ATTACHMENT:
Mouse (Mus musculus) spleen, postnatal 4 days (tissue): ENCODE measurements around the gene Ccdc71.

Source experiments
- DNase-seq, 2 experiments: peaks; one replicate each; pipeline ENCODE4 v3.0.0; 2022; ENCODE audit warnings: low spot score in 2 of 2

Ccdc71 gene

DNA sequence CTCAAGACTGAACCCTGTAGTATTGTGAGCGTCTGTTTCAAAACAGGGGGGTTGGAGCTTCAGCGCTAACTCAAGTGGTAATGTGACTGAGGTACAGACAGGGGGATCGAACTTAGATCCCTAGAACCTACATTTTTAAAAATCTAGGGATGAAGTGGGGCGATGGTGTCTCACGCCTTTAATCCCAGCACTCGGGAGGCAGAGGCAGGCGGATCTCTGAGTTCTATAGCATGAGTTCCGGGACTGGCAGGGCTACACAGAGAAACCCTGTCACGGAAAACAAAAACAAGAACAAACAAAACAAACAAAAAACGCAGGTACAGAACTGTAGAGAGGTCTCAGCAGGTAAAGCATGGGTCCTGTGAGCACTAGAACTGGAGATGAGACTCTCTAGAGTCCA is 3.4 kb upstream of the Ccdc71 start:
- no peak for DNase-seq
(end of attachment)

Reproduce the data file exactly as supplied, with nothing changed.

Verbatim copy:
Mouse (Mus musculus) spleen, postnatal 4 days (tissue): ENCODE measurements around the gene Ccdc71.

Source experiments
- DNase-seq, 2 experiments: peaks; one replicate each; pipeline ENCODE4 v3.0.0; 2022; ENCODE audit warnings: low spot score in 2 of 2

Ccdc71 gene

DNA sequence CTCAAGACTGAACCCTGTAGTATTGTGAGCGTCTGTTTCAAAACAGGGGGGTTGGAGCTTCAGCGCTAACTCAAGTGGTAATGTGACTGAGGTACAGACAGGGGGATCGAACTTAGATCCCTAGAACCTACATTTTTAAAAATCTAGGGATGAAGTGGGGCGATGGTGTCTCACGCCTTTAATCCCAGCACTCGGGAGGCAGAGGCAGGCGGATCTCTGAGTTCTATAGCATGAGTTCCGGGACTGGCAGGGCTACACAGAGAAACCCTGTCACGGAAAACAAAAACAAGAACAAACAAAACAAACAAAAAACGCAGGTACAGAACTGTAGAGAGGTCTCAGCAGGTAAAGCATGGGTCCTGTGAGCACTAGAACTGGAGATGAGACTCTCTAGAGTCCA is 3.4 kb upstream of the Ccdc71 start:
- no peak for DNase-seq